Jazz and the Politics of Representation in Three Dramedies
The opening episode of season two of the AMC series Preacher begins with a big reveal that sets in motion the season’s subsequent action: God has come to earth and gone missing. The protagonists—a preacher possessed by the powerful, but amoral offspring of the illicit coupling of an angel and a demon, his contract killer girlfriend, and an Irish vampire—track the almighty to a small town strip club in East Texas he has been rumored to frequent. God is not there, mayhem ensues, and in the club’s office the manager—before succumbing to a gunshot wound—tells the preacher, with a sigh, ‘God didn’t come for the girls, you idiot. He came…for the jazz.’ The show then cuts to the club’s performance space where a piano-less trio led by veteran New Orleans drummer Johnny Vidacovich offers a Coltrane-inflected, hard bop-style tune while pole dancers writhe at the edge of the screen. Jazz is here partly, it turns out, to give the showrunners an excuse to set the season in New Orleans, but it is also here for more than simple exigency. This article plumbs the place of jazz in three contemporary American television shows’ soundtracks: AMC’s Preacher, Showtime’s I’m Dying Up Here, and F/X’s Louie. Together they represent a distinct cultural phenomenon in a distinct historical moment: the embrace of jazz as a music signifying creativity and the new; hipness and the bohemian margins of polite society; and elite, left wing intellectualism in an America riven by hope, change, and retrenchment. It is perhaps no surprise that each of these shows has a similar soundtrack—not only inasmuch as each includes new jazz recordings, in fact, but also in the range of other music compiled for their scores. They share a format—the ambivalent ‘dramedy’—an auteurish quality, an embrace of indie film aesthetics on the small screen, and a target audience. God aside, each of these shows participates in a signifying chain that links jazz to other aspects of American entertainment that once thrived together in a kind of demimonde, and which have since largely become uncoupled from each other; a Cold War-era world of Playboy clubs and the Rat Pack.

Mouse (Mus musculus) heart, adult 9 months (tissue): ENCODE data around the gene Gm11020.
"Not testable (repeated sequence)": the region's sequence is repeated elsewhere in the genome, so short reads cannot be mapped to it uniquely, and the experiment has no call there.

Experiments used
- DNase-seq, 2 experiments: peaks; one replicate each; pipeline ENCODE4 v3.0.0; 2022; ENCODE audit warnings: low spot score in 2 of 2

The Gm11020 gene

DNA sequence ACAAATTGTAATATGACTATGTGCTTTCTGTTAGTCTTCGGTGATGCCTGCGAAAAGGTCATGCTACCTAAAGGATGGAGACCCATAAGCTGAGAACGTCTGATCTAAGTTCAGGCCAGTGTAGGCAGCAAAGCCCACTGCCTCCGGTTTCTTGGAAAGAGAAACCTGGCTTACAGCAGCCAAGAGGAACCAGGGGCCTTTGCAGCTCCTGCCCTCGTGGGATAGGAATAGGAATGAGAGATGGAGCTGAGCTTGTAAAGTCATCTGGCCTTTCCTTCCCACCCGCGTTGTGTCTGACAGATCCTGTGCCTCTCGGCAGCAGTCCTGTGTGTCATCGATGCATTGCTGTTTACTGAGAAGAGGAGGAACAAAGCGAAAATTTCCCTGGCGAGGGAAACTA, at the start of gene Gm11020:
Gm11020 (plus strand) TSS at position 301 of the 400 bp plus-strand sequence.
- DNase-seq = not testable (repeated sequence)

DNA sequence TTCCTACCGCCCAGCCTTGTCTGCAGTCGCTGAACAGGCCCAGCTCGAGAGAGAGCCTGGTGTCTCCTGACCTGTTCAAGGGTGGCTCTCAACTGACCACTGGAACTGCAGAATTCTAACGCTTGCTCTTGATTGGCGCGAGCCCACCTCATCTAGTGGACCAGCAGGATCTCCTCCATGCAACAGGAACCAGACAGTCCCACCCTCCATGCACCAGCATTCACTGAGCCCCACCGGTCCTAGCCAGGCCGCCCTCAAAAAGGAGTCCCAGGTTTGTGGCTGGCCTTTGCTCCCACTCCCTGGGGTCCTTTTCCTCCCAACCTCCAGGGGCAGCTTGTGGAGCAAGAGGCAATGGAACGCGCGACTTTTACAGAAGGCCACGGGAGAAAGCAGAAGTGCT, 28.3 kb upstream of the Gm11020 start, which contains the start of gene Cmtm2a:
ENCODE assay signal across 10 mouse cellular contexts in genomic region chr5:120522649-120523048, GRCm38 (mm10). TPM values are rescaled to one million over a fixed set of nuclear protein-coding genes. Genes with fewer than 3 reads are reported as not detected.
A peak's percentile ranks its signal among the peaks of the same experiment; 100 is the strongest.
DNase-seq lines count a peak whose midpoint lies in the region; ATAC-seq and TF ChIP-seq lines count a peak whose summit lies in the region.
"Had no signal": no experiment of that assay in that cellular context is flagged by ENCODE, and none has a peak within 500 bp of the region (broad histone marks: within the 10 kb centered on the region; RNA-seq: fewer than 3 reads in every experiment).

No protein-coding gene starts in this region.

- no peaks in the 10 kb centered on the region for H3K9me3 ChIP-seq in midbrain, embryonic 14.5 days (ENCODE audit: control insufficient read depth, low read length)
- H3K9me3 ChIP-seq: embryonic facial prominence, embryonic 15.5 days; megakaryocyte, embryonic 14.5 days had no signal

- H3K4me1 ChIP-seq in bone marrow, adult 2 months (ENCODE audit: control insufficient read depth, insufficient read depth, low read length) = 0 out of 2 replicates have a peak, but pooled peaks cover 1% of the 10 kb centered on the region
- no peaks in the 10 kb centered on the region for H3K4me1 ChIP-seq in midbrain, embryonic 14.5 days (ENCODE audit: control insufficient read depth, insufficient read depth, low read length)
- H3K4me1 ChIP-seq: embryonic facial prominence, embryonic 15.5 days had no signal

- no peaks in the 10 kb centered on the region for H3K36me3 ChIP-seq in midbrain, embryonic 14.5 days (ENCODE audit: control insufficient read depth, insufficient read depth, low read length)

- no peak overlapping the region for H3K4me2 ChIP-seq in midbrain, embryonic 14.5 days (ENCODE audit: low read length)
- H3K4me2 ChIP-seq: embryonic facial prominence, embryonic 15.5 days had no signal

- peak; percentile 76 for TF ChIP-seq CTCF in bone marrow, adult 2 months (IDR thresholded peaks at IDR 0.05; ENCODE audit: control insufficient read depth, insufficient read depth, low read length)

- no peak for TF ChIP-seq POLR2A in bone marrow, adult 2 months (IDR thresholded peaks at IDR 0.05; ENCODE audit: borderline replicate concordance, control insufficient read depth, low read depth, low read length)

What, this article asks, might be at stake in reattaching jazz, stand up comedy, and strippers in these television shows? What does their target audience want from that set of associations? Answering those questions requires a close look not only at the narrative frames in which jazz is made to participate and the televisual techniques with which it is shown, but also at the particular sonic qualities that define jazz for these shows. Jazz is, of course, a famously varied genre label. Each of these shows features the same kind of jazz: an eclectic style based in Miles Davis’s approach to texture and form and in John Coltrane’s harmonic explorations as elaborated since the 1970s. Notably, in using this style of music they have found a jazz that is neither strongly associated with the middleclass Black project of the ‘neo-traditional’ resurgence of historical styles starting in the 1990s, nor associated with the Black radical project of hip hop and R&B-tinged Afrofuturist jazz growing in popularity at the time the shows were released. It is not so much that the vision of jazz these shows produce is white, as that it occludes its racial signifiers altogether. In the most critical assessment one might say that this is a (mostly) white, (mostly) male attempt to recapture a moment of white hipness: a chance to make Bohemian America great again. A more sympathetic interpretation may use Svetlana Boym’s distinction between restorative and reflective nostalgia to argue that the desire is to recapture the possibility of a different future offered by a selective memory of the past. These shows all make gestures toward a more multicultural world, and a world impacted by feminist and queer movements. This article holds open the possibility that by longing for a moment when jazz was hip these shows may be articulating with an audience’s desire for a more critical, more aware, more just future.
Berlatsky, Noah (2017) ‘The Major Difference Between the Preacher Comic and the AMC Show Has to Do with God’. The Verge. https://www.theverge.com/2017/6/24/15865528/preacher-garth-ennis-amc-vertigo-comics-dominic-cooper-ruth-negga (accessed 2 October 2018).
Berliner, Sasha (2017) ‘An Open Letter to Ethan Iverson (and the Rest of the Jazz Patriarchy)’. (September 21). http://www.sashaberlinermusic.com/political-and-social-commentary-1/2017/9/21/an-open-letter-to-ethan-iverson-and-the-rest-of-jazz-patriarchy (accessed 2 November 2018).
Boym, Svetlana (2001) The Future of Nostalgia. New York: Basic Books.
Bryant, Clorinda et al. (1998) Central Avenue Sounds: Jazz in Los Angeles. Berkeley: University of California Press.